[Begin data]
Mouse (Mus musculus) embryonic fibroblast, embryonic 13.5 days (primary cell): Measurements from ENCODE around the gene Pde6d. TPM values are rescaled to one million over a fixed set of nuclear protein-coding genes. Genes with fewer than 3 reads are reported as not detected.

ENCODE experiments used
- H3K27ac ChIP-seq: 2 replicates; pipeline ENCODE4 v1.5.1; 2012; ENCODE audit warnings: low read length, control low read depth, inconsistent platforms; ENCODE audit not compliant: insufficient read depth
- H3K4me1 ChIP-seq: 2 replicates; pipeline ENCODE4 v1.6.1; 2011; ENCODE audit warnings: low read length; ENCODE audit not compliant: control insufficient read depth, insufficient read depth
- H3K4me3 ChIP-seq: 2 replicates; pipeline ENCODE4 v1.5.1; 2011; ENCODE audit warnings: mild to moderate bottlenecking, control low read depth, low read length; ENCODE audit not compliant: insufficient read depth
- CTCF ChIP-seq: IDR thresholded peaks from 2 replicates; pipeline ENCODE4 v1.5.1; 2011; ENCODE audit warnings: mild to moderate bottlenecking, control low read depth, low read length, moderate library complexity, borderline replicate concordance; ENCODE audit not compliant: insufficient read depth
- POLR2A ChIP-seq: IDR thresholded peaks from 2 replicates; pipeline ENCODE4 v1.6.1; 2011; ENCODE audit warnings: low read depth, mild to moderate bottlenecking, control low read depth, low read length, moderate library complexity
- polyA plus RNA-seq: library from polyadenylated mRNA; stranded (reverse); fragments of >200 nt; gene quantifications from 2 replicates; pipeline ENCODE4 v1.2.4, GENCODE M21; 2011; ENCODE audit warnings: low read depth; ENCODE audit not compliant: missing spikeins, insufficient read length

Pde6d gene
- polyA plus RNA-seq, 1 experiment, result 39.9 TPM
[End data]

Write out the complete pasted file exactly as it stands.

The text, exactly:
Mouse (Mus musculus) embryonic fibroblast, embryonic 13.5 days (primary cell): Measurements from ENCODE around the gene Pde6d. TPM values are rescaled to one million over a fixed set of nuclear protein-coding genes. Genes with fewer than 3 reads are reported as not detected.

ENCODE experiments used
- H3K27ac ChIP-seq: 2 replicates; pipeline ENCODE4 v1.5.1; 2012; ENCODE audit warnings: low read length, control low read depth, inconsistent platforms; ENCODE audit not compliant: insufficient read depth
- H3K4me1 ChIP-seq: 2 replicates; pipeline ENCODE4 v1.6.1; 2011; ENCODE audit warnings: low read length; ENCODE audit not compliant: control insufficient read depth, insufficient read depth
- H3K4me3 ChIP-seq: 2 replicates; pipeline ENCODE4 v1.5.1; 2011; ENCODE audit warnings: mild to moderate bottlenecking, control low read depth, low read length; ENCODE audit not compliant: insufficient read depth
- CTCF ChIP-seq: IDR thresholded peaks from 2 replicates; pipeline ENCODE4 v1.5.1; 2011; ENCODE audit warnings: mild to moderate bottlenecking, control low read depth, low read length, moderate library complexity, borderline replicate concordance; ENCODE audit not compliant: insufficient read depth
- POLR2A ChIP-seq: IDR thresholded peaks from 2 replicates; pipeline ENCODE4 v1.6.1; 2011; ENCODE audit warnings: low read depth, mild to moderate bottlenecking, control low read depth, low read length, moderate library complexity
- polyA plus RNA-seq: library from polyadenylated mRNA; stranded (reverse); fragments of >200 nt; gene quantifications from 2 replicates; pipeline ENCODE4 v1.2.4, GENCODE M21; 2011; ENCODE audit warnings: low read depth; ENCODE audit not compliant: missing spikeins, insufficient read length

Pde6d gene
- polyA plus RNA-seq, 1 experiment, result 39.9 TPM